I really enjoyed this movie when I was a kid. It came out when I was 7 – so I was prime Roger Rabbit age. It was a….different time. That movie was huge. It was maybe the first time I was aware of movies as blockbusters. It was huge, and then I didn’t think about the movie for about a decade. In the mid-90s, I remember Who Framed Roger Rabbit? being in the TV Guide. It was given 5 stars, and I remember being shocked at how highly regarded it was (because TV Guide, obviously, was the ultimate barometer of a movie’s quality). I can still picture those five little black stars, a quarter century later.
Weird what the mind holds on to.
The book, Who Censored Roger Rabbit? is substantially different from the movie. For starters, the titular character isn’t nearly as annoying as the movie version. It was hard not to hear that voice, and see those mannerisms, but that’s the beauty of books – you are tied to the choices of actors and directors.
That’s not entirely true in this case, though, because I listened to the audio book version. The narrator, L.J. Ganser, does the character more like Jimmy Stewart. So that was different. And it worked pretty well.
The plot of this book is pretty substantially different from the movie. In the movie, Roger hires PI Eddie Valiant to investigate his wife, Jessica Rabbit, who is rumored to be having an affair with Marvin Acme, owner of Acme Corporation and Toontown – where all the cartoons live. After Valiant takes compromising photos of the two, Roger refuses to believe that his wife is unfaithful, then Acme turns up dead and Roger is the prime suspect. Valiant encounters Judge Doom, a sinister character who uses something named “The Dip” to kill ‘toons. The movie kind of goes from there, but this is the basic setup.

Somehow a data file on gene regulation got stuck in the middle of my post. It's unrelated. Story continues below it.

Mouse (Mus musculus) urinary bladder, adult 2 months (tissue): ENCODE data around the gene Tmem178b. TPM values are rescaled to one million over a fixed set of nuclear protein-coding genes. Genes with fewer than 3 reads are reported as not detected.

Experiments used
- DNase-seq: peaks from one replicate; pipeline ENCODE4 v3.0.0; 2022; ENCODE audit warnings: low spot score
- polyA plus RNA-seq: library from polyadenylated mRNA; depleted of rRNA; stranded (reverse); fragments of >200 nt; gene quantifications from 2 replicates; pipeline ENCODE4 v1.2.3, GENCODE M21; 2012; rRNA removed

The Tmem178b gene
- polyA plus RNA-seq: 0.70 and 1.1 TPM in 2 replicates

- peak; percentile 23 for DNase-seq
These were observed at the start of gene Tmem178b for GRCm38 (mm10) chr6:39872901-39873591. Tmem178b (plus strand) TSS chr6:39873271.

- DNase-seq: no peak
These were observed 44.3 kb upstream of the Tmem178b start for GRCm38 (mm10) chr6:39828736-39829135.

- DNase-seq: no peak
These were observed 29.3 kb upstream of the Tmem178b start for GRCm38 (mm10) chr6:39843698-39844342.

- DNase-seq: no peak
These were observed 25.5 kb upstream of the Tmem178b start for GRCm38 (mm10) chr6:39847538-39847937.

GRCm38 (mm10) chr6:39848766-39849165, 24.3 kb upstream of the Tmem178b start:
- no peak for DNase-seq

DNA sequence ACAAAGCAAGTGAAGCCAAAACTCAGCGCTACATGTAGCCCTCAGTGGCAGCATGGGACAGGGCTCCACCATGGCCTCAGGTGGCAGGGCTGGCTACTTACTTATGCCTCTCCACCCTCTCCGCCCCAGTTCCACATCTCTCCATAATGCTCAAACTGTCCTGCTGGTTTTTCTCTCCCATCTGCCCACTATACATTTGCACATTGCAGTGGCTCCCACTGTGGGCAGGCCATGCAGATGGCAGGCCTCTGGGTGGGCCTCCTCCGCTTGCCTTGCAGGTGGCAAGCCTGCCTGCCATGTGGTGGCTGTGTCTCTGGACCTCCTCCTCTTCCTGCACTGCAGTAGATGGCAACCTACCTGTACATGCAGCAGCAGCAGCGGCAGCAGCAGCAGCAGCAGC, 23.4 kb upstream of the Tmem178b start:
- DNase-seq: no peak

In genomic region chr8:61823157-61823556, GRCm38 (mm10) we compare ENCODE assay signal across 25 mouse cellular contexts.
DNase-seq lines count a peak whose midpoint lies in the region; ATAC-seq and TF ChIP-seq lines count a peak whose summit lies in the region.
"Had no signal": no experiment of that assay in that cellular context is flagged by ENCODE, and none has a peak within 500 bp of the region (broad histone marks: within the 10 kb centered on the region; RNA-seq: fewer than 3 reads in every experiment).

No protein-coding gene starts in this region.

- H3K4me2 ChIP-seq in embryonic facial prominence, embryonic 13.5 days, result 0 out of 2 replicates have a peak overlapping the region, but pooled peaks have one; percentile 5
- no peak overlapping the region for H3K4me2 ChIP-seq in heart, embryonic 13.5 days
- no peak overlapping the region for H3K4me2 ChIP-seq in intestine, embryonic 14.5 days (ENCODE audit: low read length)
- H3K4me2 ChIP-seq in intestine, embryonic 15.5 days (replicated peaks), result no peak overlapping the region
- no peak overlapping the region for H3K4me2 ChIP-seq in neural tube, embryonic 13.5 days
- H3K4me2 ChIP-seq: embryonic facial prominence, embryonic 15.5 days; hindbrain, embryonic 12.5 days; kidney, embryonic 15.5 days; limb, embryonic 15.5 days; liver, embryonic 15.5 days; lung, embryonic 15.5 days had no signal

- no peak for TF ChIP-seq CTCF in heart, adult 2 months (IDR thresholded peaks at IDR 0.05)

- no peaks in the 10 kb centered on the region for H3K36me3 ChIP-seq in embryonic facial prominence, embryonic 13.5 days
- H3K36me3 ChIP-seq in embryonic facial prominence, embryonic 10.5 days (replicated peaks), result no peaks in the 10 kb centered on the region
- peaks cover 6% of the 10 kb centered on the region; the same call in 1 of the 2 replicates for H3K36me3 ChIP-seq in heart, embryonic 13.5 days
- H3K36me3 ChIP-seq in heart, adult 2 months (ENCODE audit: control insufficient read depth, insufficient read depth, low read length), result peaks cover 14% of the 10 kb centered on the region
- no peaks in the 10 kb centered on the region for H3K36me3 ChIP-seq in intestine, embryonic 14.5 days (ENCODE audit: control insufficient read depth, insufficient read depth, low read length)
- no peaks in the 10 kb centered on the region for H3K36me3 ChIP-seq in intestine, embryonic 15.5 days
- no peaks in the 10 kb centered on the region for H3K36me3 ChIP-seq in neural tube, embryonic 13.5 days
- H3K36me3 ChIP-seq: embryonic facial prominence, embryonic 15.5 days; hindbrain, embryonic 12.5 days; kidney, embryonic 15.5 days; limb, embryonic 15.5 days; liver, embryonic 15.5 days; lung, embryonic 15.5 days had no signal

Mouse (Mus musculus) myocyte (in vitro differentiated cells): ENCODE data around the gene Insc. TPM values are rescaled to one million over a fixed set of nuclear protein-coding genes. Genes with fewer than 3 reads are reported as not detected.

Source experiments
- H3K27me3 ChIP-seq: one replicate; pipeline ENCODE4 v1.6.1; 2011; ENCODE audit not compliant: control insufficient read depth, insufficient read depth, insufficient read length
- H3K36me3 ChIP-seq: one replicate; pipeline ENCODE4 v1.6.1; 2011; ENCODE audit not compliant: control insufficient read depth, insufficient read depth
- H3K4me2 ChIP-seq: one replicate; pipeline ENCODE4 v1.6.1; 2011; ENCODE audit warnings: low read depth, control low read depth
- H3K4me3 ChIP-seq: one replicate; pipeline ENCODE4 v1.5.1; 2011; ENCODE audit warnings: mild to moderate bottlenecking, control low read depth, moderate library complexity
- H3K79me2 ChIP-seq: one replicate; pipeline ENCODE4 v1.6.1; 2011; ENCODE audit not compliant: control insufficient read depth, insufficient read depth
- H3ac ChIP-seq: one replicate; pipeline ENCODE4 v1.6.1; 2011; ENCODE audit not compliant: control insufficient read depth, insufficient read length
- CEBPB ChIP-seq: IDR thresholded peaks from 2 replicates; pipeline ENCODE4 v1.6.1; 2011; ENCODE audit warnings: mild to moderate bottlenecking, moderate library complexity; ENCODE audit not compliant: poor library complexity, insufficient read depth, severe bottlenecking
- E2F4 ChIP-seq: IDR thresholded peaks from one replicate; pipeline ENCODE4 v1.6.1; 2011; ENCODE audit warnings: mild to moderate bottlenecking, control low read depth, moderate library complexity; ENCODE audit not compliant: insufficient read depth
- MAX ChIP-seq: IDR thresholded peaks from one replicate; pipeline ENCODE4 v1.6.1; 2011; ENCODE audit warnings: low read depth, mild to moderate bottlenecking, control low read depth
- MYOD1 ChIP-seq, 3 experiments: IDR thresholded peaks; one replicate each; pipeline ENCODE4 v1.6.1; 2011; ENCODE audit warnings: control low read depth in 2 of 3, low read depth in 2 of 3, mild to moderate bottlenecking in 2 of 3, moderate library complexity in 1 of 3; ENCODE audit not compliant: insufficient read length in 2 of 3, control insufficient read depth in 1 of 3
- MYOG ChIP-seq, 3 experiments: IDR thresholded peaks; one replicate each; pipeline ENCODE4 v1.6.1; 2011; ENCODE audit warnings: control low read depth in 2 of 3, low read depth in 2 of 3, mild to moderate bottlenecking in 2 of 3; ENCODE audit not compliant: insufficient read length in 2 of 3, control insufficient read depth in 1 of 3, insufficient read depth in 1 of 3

The book, on the other hand, is different in virtually every way. Roger is a second-rate character in a comic strip, and he hires Eddie Valiant to investigate his employers, the DeGreasy brothers, who promised Roger that he’d get his own strip and potentially sell his contract to a mysterious but unnamed buyer. The DeGreasy brothers claim that Roger never got his own strip because he isn’t talented enough. Also, Jessica Rabbit has left Roger, and much is made about what she was even doing with him in the first place. Someone is killed – but it’s not “Marvin Acme”, who isn’t even in the book. I won’t reveal who it is, though, as it’s quite a departure from the movie. Most of the rest of the book is Valiant investigating this murder, as the initial reason Roger hired him turns out to be pretty baseless. There is also no “Judge Doom” or “the Dip”.
What is consistent, though, is that Eddie Valiant is hard nosed, surely, and exactly what you’d expect from a 1940s film noir staring a middle aged man with a granite jaw. Also, ‘toons aren’t respected or well liked by people – especially Valiant – though I don’t think the reason given in the movie (that his brother was murdered by ‘toons) ever comes up.
This second class status for the ‘toons has deep roots, and is foundational to America. The initial Europeans have a Thanksgiving dinner with native ‘toons, and Asian ‘toons were brought over to build the railroads. I didn’t get this from the movie, so much, but it seems pretty clear that Wolf is using ‘toons to talk about racism.
Regardless of what TV guide thinks, I don’t think I’d give the movie 5 stars. I thoroughly enjoyed the book, though. It was a lot of fun.